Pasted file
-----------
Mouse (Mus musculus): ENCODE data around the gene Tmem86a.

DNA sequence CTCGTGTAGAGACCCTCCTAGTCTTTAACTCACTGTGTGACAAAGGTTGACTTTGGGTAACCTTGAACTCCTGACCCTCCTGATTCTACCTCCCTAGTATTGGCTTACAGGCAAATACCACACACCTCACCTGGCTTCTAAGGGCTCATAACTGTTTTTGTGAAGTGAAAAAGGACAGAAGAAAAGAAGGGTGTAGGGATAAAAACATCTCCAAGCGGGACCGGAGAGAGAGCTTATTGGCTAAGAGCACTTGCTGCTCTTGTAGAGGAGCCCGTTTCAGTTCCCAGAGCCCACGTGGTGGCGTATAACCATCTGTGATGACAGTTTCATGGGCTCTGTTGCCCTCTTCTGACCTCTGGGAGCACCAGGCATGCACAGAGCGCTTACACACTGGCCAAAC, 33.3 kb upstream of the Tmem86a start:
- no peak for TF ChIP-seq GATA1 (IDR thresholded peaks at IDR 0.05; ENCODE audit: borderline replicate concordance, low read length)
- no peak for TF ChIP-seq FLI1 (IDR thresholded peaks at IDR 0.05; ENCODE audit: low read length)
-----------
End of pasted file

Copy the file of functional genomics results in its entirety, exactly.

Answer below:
Mouse (Mus musculus): ENCODE data around the gene Tmem86a.

DNA sequence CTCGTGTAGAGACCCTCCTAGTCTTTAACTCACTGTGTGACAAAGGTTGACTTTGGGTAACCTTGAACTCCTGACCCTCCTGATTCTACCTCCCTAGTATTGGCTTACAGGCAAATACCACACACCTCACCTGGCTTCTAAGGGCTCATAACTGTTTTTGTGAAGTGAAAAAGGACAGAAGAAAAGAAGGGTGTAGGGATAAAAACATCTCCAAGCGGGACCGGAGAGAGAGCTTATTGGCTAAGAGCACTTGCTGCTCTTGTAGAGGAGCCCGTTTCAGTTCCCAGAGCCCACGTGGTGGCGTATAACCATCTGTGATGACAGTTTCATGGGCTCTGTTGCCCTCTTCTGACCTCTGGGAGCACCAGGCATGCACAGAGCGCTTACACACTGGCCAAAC, 33.3 kb upstream of the Tmem86a start:
- no peak for TF ChIP-seq GATA1 (IDR thresholded peaks at IDR 0.05; ENCODE audit: borderline replicate concordance, low read length)
- no peak for TF ChIP-seq FLI1 (IDR thresholded peaks at IDR 0.05; ENCODE audit: low read length)